Early Modern Latin Course at PRTS

 

Puritan Reformed Theological Seminary has posted their Winter/Spring 2016 course schedule. Included is a graduate level, 3 credit hour Latin reading course in early modern Latin that runs from January 19, 2016 to May 6, 2016. We will meet on Monday and Thursday from 3:10 – 4:25 PM (EST). The primary focus of the course will center on Latin used in Theology and Philosophy from the early modern period, but matters of civil and canon law are addressed at several key points where relevant. We will be working through terminological and grammatical matters of scholastic Latin. As a secondary focus, we will address matters, as they occur, that intersect with research methodology and beginning paleography (early modern print and manuscripts, as well as diplomatics). Finally, we will discuss matters of transcription and preparation of a critical text. Class assignments will be selected readings in various genres as well as introductions to early modern reference materials and resources. Along the way, we will also discuss digitization of rare book sources as part of a student’s research process in conjunction with projects like PRDL and LEMPT at the Junius Institute for Digital Reformation Research. For ThM and PhD students, a component of the course is a dossier of translations around a core set of documents that will be determined by the student in conjunction with the professor. This dossier is intended to assist students in their ongoing research or in the development of further research interests for their degree requirements. Space is limited so start planning now. A couple of items for your information:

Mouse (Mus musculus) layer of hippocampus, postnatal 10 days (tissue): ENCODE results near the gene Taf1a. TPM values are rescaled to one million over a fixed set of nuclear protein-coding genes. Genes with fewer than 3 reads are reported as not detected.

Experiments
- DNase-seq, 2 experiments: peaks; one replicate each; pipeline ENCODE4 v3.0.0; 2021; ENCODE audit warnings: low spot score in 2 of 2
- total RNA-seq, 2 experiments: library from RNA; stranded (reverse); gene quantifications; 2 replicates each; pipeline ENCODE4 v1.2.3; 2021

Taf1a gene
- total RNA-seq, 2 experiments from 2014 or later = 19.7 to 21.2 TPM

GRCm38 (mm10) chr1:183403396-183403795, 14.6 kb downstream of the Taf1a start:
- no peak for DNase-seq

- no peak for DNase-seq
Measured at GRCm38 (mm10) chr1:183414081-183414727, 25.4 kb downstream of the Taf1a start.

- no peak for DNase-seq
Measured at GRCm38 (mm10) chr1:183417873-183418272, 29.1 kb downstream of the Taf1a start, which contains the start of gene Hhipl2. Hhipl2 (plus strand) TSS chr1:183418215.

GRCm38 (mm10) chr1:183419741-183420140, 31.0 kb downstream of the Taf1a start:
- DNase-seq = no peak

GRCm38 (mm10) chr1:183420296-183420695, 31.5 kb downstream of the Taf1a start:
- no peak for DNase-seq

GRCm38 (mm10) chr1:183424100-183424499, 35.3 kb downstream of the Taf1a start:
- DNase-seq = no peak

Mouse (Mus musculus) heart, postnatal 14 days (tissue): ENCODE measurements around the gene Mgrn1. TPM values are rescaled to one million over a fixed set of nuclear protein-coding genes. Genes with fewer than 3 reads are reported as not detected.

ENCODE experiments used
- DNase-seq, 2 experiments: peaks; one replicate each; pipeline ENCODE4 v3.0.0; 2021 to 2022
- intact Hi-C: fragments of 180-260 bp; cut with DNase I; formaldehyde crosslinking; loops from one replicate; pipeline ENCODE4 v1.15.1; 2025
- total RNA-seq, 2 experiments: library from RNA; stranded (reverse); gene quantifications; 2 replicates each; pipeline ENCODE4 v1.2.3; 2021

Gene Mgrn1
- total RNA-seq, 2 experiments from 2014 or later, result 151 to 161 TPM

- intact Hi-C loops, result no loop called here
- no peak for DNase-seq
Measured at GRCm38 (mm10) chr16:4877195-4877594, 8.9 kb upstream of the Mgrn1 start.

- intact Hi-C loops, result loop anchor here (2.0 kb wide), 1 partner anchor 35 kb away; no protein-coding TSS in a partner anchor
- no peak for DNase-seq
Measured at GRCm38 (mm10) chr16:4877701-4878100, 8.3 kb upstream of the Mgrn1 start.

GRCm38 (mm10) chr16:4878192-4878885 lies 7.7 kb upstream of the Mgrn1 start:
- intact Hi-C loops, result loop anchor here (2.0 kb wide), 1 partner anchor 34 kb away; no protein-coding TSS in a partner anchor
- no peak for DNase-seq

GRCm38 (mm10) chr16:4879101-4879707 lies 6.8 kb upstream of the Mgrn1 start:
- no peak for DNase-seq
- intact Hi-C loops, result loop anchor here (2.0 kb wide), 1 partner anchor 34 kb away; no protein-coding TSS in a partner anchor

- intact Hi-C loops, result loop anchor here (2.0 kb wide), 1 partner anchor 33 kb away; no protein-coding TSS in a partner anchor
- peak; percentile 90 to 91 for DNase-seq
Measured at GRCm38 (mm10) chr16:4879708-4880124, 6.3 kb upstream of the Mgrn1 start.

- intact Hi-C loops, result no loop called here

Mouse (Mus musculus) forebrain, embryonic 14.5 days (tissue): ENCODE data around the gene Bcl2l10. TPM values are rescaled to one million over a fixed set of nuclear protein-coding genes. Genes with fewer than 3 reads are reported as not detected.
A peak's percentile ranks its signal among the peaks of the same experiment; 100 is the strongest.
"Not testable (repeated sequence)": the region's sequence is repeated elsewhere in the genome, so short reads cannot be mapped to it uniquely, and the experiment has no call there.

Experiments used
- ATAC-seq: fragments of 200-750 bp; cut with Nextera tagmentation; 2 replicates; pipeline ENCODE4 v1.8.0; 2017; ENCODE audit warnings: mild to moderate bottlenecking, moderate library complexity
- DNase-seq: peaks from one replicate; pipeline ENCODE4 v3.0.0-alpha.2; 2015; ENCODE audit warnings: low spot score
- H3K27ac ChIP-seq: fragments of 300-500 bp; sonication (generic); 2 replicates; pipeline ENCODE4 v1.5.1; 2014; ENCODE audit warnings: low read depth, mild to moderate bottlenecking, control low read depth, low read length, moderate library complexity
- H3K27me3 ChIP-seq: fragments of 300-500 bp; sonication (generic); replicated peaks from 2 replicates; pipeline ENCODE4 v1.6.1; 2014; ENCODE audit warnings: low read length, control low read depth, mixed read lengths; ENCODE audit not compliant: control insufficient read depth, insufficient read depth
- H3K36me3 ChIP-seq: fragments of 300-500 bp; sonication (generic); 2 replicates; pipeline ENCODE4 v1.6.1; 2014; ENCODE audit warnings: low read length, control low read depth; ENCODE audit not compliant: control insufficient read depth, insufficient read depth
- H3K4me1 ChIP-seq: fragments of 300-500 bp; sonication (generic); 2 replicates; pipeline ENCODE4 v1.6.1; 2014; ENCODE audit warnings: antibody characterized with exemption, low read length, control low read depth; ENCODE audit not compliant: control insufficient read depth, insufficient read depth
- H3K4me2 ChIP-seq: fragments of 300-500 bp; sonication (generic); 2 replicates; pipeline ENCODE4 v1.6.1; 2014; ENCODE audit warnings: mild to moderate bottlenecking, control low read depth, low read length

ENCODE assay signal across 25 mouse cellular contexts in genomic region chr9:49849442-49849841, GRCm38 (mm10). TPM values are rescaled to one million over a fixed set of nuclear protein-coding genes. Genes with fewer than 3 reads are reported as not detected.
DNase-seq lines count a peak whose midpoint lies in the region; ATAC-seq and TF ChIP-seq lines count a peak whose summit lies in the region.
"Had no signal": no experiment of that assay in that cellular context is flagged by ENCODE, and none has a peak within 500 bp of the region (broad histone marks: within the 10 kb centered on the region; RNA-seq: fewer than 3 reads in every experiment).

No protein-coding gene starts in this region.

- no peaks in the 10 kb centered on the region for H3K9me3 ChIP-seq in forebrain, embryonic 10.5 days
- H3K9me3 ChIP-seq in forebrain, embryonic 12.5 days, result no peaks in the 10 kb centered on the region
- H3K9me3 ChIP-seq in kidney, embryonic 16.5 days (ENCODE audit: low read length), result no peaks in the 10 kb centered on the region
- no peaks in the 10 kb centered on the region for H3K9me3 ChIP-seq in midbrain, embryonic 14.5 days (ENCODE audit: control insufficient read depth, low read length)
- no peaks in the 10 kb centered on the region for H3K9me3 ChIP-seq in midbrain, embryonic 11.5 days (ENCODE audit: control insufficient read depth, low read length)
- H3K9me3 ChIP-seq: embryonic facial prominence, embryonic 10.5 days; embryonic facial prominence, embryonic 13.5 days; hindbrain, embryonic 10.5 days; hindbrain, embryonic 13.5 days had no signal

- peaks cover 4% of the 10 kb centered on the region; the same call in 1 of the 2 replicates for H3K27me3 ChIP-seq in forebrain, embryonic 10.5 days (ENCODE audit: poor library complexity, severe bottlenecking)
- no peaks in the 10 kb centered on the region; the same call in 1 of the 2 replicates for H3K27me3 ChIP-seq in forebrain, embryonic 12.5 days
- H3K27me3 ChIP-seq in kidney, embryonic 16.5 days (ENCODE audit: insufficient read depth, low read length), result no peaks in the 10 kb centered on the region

• If you want to take the graduate level course for credit in an accredited program, the cost is $750 (+$50 distance/online fee, if you will not be present in Grand Rapids, MI in person). PRTS is accredited by ATS & ARTS. ATS accreditation is accepted in the U.S. and Canada. For other countries, you would need to consult the registrar at your home academic institution.
  • If you want to take the course as an audit, the cost is $180 (+$50 distance/online fee).
  • If you register as a new student at PRTS, you have from Nov. 2 until the first day of class (Jan. 19) to register, although you need to allow for time to submit an entrance exam.
  • If you are a returning student to PRTS, you have from Nov. 2 to Nov. 18 to register.
  • If you have not taken the intensive Latin course at PRTS, applicants will need to successfully complete a timed entrance exam before being admitted to the class. If this exam will be proctored for distance students, please contact the registrar to make arrangements.
  • This course will be streamed live via PRTS/Populi system with audio/video recordings of lectures available to students of the course.

For more information, please direct your inquiries to the registrar at PRTS, Jonathon Beeke, you can e-mail him or call him directly at (616)-432-3408. Stay tuned, the syllabus will be available through PRTS soon.

Junius Institute Colloquium Schedule for Fall 2015

This semester the Junius Institute is pleased to announce that our monthly colloquium will be hosted at two seminaries in Grand Rapids, MI, Puritan Reformed Theological Seminary and Calvin Theological Seminary. The event is free to the public. We are also streaming the events live on YouTube. More details to follow, so stay tuned.  Below are our topics this Fall.